Brussels, 01 Dec 2003
A report published to coincide with World AIDS Day on 1 December shows that an estimated 40 million people worldwide are now carrying the HIV virus, with some five million individuals having been infected in 2003 alone.
The 'AIDS epidemic update 2003' also reveals that one in five adults in southern Africa are living with the disease, the highest proportion ever recorded.
In response, the European Union is investing heavily in programmes to tackle HIV/AIDS across the globe. Over one billion euro will be spent between 2003 and 2006 within the framework of the EC's programme for action on communicable diseases, which targets HIV/AIDS as well as malaria and tuberculosis (TB).
The programme represents a multi faceted approach to fighting AIDS. Its main aims are to increase the impact of existing interventions, reduce the cost of key pharmaceuticals, boost investment in research to find new treatments, and promote international cooperation.
Under the Sixth Framework Programme (FP6) some 400 million euro will be spent in two key areas. The European and developing countries clinical trials partnership (EDCTP), which aims to accelerate the development of new therapeutic tools against HIV/AIDS, malaria and TB, will receive 200 million euro, while the same amount again will be directed to basic research on the three conditions.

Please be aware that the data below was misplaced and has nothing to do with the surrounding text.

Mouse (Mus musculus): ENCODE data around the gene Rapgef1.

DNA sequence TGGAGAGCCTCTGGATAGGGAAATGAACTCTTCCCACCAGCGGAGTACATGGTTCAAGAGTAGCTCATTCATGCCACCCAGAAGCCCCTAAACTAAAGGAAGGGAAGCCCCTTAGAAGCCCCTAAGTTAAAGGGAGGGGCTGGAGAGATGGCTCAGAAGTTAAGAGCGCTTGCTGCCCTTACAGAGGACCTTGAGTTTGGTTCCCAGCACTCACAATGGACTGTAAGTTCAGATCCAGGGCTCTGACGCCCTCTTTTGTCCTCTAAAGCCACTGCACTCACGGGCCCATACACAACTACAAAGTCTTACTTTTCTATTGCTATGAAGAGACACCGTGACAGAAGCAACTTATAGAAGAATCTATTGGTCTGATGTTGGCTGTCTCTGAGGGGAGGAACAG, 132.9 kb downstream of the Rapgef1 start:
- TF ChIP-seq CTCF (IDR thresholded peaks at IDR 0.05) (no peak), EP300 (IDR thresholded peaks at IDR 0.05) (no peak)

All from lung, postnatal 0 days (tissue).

The EU also funds measures aimed at fighting HIV/AIDS within its own borders, with a particular focus on the most vulnerable groups such as migrants, sex workers, prisoners and young people. In 2004, the Commission will focus on promoting sex education and best practice in HIV prevention. This follows a recent Eurobarometer survey which showed that there is still some confusion among Europeans about possible means of infection.